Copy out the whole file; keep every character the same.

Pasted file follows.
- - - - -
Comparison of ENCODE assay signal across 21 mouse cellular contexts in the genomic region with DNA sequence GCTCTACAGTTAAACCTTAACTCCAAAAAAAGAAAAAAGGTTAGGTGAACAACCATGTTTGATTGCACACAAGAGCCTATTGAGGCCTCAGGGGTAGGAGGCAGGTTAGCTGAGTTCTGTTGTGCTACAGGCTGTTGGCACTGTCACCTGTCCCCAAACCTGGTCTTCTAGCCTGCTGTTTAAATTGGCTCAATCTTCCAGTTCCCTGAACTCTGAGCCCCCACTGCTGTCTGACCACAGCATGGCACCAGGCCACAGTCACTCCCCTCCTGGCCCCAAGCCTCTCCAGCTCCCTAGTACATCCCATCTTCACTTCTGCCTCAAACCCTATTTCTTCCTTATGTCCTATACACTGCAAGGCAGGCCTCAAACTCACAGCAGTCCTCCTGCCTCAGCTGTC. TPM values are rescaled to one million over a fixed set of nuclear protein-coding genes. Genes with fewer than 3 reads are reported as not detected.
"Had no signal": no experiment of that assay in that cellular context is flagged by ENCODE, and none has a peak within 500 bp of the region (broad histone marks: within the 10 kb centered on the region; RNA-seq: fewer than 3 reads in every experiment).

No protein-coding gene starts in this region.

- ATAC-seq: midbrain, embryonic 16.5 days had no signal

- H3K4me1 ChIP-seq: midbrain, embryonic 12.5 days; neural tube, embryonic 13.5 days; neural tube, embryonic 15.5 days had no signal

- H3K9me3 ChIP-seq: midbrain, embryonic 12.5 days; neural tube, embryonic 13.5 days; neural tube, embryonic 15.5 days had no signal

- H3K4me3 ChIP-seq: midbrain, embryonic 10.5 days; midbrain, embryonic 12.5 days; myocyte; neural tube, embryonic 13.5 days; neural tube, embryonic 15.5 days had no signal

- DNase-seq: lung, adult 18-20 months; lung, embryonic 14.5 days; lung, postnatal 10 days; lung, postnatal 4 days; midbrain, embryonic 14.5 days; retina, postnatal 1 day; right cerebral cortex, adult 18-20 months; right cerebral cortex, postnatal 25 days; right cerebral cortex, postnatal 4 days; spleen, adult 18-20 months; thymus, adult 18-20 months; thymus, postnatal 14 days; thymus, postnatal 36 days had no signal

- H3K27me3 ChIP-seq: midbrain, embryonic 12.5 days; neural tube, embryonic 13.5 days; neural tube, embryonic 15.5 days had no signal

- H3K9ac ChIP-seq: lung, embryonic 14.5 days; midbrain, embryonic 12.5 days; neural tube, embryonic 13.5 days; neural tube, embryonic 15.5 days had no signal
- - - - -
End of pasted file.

Comparison of ENCODE assay signal across 21 mouse cellular contexts in the genomic region with DNA sequence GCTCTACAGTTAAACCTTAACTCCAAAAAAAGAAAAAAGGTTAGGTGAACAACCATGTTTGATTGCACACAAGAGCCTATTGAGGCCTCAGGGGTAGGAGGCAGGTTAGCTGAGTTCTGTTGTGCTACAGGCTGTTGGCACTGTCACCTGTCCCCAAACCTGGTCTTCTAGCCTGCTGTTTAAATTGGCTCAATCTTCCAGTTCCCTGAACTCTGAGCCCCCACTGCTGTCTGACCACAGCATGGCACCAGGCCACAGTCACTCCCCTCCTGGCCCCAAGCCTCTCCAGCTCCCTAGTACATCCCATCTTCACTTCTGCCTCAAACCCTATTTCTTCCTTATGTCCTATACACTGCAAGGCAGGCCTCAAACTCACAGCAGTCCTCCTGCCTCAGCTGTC. TPM values are rescaled to one million over a fixed set of nuclear protein-coding genes. Genes with fewer than 3 reads are reported as not detected.
"Had no signal": no experiment of that assay in that cellular context is flagged by ENCODE, and none has a peak within 500 bp of the region (broad histone marks: within the 10 kb centered on the region; RNA-seq: fewer than 3 reads in every experiment).

No protein-coding gene starts in this region.

- ATAC-seq: midbrain, embryonic 16.5 days had no signal

- H3K4me1 ChIP-seq: midbrain, embryonic 12.5 days; neural tube, embryonic 13.5 days; neural tube, embryonic 15.5 days had no signal

- H3K9me3 ChIP-seq: midbrain, embryonic 12.5 days; neural tube, embryonic 13.5 days; neural tube, embryonic 15.5 days had no signal

- H3K4me3 ChIP-seq: midbrain, embryonic 10.5 days; midbrain, embryonic 12.5 days; myocyte; neural tube, embryonic 13.5 days; neural tube, embryonic 15.5 days had no signal

- DNase-seq: lung, adult 18-20 months; lung, embryonic 14.5 days; lung, postnatal 10 days; lung, postnatal 4 days; midbrain, embryonic 14.5 days; retina, postnatal 1 day; right cerebral cortex, adult 18-20 months; right cerebral cortex, postnatal 25 days; right cerebral cortex, postnatal 4 days; spleen, adult 18-20 months; thymus, adult 18-20 months; thymus, postnatal 14 days; thymus, postnatal 36 days had no signal

- H3K27me3 ChIP-seq: midbrain, embryonic 12.5 days; neural tube, embryonic 13.5 days; neural tube, embryonic 15.5 days had no signal

- H3K9ac ChIP-seq: lung, embryonic 14.5 days; midbrain, embryonic 12.5 days; neural tube, embryonic 13.5 days; neural tube, embryonic 15.5 days had no signal